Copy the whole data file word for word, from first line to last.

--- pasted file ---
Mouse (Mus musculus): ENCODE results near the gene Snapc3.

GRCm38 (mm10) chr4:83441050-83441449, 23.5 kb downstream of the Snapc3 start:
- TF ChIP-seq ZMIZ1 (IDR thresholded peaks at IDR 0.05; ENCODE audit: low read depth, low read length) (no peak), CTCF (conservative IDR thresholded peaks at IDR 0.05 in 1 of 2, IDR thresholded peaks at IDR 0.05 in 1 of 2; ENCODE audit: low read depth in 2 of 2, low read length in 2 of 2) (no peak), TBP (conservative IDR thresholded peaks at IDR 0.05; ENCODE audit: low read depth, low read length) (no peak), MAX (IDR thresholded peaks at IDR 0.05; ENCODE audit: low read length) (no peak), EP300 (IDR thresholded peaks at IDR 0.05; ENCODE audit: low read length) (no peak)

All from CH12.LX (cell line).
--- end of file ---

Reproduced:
Mouse (Mus musculus): ENCODE results near the gene Snapc3.

GRCm38 (mm10) chr4:83441050-83441449, 23.5 kb downstream of the Snapc3 start:
- TF ChIP-seq ZMIZ1 (IDR thresholded peaks at IDR 0.05; ENCODE audit: low read depth, low read length) (no peak), CTCF (conservative IDR thresholded peaks at IDR 0.05 in 1 of 2, IDR thresholded peaks at IDR 0.05 in 1 of 2; ENCODE audit: low read depth in 2 of 2, low read length in 2 of 2) (no peak), TBP (conservative IDR thresholded peaks at IDR 0.05; ENCODE audit: low read depth, low read length) (no peak), MAX (IDR thresholded peaks at IDR 0.05; ENCODE audit: low read length) (no peak), EP300 (IDR thresholded peaks at IDR 0.05; ENCODE audit: low read length) (no peak)

All from CH12.LX (cell line).